by admin on February 24, 2015

I would love to know what the Etiquette Hell community thinks about this situation and whether I should respond or just ignore this ridiculousness.

My father passed away of cancer in October. Because my parents live a few hours from the rest of the family, the funeral was held on a Saturday, about a week after his death.

Almost all of my mother’s family attended, some driving 8 hours to attend. My Uncle (my mother’s brother) drove 3 hours to attend, but came alone. My Aunt said she wasn’t coming because she couldn’t close her small boutique for the day. Their five children also did not attend (all are in their 20s and 30s), though none called to say why they wouldn’t be there.

My mother’s sisters and parents were offended at the absence of my Aunt and cousins, while my mother had other things on her mind obviously, but after the fact has acknowledged their absence was at minimum rude.
Sadly, my Uncle is also battling cancer and it has spread, with doctors only giving him a few months longer. This is where the situation has become ridiculous. One of his daughters has posted on Facebook several times with a variation of “there is NO excuse for missing a family funeral.” Another cousin reminded her that she missed my father’s funeral, though that comment was quickly deleted. My Aunt called my mother to update her on my Uncle’s condition and told her that “you better be at the funeral,” and implied to my grandparents and other Aunts that my mother, my brother and I would probably not go just out of spite.
My mother is outraged; she wouldn’t miss her brother’s funeral for anything, regardless of what happened in the past. I am shocked that they are talking about my Uncle’s funeral when he is not yet at end of life (they are continuing treatment, so there is always hope).
I have no idea how to handle this situation that is quickly getting out of control for absolutely no reason. My Uncle is still alive, but we will all attend his funeral when the time comes. We feel under attack when it was never said or even hinted that we would get our “revenge” by not attending. Do we ignore these comments? Do we remind them that they all seemed to have an excuse for not attending a family funeral in the past?    0218-15
Yes, you ignore the drama queens.    When confronted with manipulative dramatists in the family, the best advice I can give is to do what is right irrespective of what the others are saying. If you remove the guilt manipulations and ugly speculations completely from this situation, would you still go to your uncle’s funeral?   Would you speak with kindness to the bereaved?  Would you send a condolence card and/or flowers?
At the end of the day when you make choices that are the right thing to do, you have the internal strength to ignore the ugliness and can have a deep contentment that you did the best you could do.
Just a head’s up, btw.   If they are already fighting about the funeral, it would not surprise me if they are already dividing up the estate well before Uncle has breathed his last.

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Pot Luck Piracy

by admin on February 23, 2015

I love reading your site, and have learned a lot about mannerly behavior from it. So when a situation arose today that ended with my actions being labeled “rude”, I wanted to send the story in, and see if I was indeed at fault, and if so, what a better response would have been.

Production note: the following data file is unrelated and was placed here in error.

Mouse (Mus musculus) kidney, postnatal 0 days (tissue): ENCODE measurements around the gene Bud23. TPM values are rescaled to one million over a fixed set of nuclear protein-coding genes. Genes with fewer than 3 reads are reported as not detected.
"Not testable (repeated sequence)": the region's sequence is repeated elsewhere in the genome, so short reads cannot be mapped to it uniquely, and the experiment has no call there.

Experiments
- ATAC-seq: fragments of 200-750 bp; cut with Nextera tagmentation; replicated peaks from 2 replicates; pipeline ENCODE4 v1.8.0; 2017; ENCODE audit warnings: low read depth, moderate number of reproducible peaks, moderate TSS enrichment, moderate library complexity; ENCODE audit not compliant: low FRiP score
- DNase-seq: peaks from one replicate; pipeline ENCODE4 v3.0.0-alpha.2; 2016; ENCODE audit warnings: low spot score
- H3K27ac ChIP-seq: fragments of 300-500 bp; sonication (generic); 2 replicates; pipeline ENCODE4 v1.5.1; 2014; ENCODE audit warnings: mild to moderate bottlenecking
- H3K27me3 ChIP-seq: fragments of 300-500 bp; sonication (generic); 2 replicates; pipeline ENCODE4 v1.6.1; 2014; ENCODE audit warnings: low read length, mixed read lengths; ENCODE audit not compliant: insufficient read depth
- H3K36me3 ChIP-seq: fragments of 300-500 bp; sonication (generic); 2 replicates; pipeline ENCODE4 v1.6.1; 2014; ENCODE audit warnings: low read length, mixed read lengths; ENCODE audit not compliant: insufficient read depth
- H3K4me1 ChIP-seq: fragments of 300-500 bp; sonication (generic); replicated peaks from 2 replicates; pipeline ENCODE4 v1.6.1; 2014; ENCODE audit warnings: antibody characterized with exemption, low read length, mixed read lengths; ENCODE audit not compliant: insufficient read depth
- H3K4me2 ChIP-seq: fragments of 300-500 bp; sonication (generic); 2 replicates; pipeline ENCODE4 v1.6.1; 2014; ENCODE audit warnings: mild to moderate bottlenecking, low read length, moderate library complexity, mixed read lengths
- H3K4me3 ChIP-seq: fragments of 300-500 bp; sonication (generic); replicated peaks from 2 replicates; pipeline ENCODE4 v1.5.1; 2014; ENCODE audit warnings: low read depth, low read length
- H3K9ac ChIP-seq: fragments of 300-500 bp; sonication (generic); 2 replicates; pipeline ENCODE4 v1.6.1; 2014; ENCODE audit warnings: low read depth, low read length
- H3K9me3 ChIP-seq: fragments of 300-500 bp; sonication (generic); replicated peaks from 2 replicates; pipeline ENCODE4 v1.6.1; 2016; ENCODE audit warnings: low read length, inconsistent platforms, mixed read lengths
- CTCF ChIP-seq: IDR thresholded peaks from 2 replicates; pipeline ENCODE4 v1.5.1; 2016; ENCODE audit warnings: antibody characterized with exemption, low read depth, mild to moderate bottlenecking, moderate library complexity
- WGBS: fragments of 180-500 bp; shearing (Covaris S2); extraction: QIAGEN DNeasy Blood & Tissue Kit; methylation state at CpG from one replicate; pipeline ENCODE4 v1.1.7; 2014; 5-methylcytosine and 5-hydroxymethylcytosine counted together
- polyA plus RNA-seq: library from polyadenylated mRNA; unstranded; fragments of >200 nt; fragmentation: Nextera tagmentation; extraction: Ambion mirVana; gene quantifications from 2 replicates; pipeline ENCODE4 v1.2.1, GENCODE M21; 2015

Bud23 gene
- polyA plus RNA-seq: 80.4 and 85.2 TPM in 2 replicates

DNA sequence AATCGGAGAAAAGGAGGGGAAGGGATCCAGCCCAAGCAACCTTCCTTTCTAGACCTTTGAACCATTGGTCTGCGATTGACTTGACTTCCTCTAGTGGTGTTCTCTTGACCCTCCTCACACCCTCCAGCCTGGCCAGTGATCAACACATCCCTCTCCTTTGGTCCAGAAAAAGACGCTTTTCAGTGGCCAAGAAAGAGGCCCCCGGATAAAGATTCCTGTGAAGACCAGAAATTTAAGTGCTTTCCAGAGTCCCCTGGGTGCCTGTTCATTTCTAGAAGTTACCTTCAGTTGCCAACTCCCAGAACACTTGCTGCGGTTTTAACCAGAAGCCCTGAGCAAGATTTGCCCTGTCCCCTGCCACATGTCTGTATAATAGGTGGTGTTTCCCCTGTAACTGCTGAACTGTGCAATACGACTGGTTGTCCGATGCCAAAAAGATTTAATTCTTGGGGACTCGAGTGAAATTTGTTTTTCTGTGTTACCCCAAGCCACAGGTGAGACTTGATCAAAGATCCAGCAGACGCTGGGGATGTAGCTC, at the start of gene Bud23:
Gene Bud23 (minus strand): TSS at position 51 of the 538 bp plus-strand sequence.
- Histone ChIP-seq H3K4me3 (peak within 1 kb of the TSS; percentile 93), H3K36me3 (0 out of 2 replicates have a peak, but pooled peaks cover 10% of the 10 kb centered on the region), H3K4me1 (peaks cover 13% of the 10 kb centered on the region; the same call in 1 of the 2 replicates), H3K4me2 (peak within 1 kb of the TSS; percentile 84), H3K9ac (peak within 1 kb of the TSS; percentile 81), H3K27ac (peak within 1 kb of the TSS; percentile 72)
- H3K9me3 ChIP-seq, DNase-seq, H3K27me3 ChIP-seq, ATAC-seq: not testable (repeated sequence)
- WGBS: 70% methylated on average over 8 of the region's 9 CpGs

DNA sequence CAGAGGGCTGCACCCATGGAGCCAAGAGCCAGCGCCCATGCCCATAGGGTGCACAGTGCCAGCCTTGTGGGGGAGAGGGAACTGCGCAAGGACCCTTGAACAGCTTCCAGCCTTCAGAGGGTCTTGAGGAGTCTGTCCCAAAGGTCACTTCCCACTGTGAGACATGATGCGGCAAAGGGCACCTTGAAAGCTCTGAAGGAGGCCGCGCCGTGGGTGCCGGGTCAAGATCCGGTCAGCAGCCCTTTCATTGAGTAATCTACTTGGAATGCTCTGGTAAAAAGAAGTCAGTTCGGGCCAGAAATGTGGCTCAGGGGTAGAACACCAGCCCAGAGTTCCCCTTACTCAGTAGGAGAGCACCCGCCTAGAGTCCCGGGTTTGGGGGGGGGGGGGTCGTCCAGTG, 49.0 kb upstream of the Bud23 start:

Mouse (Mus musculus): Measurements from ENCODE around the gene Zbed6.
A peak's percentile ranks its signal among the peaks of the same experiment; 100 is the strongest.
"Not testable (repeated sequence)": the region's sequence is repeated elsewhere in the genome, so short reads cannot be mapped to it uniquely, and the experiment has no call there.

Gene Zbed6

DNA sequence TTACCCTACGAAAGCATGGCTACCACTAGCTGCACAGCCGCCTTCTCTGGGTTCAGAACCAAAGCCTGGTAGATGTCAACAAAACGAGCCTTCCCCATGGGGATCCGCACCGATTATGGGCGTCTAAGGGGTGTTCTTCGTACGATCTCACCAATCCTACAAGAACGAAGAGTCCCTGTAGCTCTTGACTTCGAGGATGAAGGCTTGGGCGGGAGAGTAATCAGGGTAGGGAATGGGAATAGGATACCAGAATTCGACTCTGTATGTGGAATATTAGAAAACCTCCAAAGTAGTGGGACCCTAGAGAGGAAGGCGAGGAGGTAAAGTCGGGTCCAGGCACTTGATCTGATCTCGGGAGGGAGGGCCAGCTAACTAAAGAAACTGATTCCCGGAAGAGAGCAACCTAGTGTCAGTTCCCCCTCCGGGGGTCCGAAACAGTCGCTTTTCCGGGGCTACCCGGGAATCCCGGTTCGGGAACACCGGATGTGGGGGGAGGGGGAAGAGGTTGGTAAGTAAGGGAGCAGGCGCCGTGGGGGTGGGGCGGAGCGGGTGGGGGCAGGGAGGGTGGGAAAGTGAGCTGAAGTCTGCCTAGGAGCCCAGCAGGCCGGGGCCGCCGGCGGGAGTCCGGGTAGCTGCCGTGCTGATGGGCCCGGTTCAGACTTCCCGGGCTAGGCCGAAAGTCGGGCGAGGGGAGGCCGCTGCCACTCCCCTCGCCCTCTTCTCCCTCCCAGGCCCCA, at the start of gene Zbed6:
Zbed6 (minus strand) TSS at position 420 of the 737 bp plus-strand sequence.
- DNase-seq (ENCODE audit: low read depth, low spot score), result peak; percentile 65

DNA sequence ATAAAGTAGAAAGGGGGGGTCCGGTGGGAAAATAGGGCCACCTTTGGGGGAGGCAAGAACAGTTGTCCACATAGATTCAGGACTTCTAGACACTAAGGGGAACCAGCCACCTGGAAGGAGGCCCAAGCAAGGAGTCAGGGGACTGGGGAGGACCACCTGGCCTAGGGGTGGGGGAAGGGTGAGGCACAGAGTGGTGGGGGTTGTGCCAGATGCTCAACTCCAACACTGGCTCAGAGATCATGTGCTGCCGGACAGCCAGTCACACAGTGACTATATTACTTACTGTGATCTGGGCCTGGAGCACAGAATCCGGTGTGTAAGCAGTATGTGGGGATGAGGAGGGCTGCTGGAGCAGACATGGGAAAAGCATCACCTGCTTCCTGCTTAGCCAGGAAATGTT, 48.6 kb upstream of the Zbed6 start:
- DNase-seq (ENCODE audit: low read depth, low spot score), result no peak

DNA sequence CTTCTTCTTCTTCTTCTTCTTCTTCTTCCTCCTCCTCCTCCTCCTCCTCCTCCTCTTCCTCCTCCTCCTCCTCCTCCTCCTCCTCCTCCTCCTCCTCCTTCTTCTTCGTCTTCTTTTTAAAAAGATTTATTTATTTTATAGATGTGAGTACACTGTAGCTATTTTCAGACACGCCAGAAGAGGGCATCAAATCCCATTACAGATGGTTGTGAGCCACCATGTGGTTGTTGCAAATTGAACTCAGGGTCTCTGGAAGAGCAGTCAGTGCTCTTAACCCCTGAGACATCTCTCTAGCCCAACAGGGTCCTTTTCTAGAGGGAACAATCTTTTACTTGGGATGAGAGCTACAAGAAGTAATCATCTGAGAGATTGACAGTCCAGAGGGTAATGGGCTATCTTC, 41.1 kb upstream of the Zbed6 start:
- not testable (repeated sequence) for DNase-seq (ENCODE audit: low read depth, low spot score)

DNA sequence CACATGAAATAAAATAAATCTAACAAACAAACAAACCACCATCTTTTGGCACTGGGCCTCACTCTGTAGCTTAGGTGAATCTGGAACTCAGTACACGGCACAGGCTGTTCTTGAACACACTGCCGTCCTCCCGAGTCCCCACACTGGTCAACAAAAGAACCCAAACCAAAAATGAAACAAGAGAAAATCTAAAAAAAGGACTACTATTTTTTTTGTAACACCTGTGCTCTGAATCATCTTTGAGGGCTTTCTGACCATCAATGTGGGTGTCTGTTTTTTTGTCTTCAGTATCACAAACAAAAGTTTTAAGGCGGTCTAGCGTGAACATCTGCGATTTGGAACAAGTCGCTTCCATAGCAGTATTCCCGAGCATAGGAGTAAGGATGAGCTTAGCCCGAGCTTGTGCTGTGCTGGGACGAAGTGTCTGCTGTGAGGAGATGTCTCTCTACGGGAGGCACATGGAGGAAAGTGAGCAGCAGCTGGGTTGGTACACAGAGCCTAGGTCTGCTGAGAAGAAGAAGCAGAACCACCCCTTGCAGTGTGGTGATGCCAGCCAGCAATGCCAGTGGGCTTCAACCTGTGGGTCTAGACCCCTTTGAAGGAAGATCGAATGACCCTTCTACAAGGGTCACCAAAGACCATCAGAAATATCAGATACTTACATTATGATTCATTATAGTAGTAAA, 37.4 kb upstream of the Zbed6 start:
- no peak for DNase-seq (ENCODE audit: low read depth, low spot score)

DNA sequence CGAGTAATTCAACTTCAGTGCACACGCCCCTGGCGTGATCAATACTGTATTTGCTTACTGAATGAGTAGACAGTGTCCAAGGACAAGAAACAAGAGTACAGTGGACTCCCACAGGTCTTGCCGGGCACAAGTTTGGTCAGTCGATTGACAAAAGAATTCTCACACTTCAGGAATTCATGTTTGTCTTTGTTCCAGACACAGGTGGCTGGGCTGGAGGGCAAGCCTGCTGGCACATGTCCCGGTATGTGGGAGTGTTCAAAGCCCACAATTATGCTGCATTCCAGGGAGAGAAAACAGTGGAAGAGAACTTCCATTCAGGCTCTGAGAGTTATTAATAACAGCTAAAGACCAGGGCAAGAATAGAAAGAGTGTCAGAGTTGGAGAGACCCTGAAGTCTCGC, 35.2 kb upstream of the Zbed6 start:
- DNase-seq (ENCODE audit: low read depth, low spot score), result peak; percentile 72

My family attended a potluck lunch today, and I brought a Mississippi mud cake, (one of my favorites), and was pleasantly surprised as the event was wrapping up to see that there were a couple pieces of cake left in my pan. I also noticed a certain lady, (C), sitting near the dessert table. Knowing that C makes a habit of taking things she didn’t bring home with her from potlucks, I decided to go ahead and pick up my leftovers.

As I lifted the pan off the table, C leaned in and said, “I’m taking some of that home.”

I replied, “Actually, it’s mine, so I’m taking it home. Sorry.”, and began to walk away.

As I did so, I heard C say, “Well, that was rude!” , but I didn’t know how to respond , so I just kept going.

I swear I didn’t say it meanly, or anything, but I did feel that since I paid for the ingredients and made the dessert, and because the luncheon was over, that if anybody was going to enjoy the remainder at home, it should be me and my family.

What do you think? Should I have phrased it better? Just let her have the cake? Or was I okay? I’m willing to hear whatever you have to say. 0223-15

There appears to be this presumption among certain people that once a food item appears on a potluck buffet, the owner/creator/chef loses all rights to it into perpetuity.   People like C believe they are entitled to doggie bags without any reference to a courteous request to have a few leftovers.   Upon seeing the cake being prepared for removal, C should have asked, “May I take a few pieces home with me? It was so good.”   Instead she staked her claim of ownership with a declarative statement that challenged the OP’s right to do with her dessert as she saw appropriate.   C then responds manipulatively and incorrectly with an accusation that the OP was rude–a common tactic of the clueless and entitled.

OP, you did nothing wrong.   Ignoring C is definitely the best option just as it would be if one were confronted with spoiled, bratty child who made tantrums to get their way.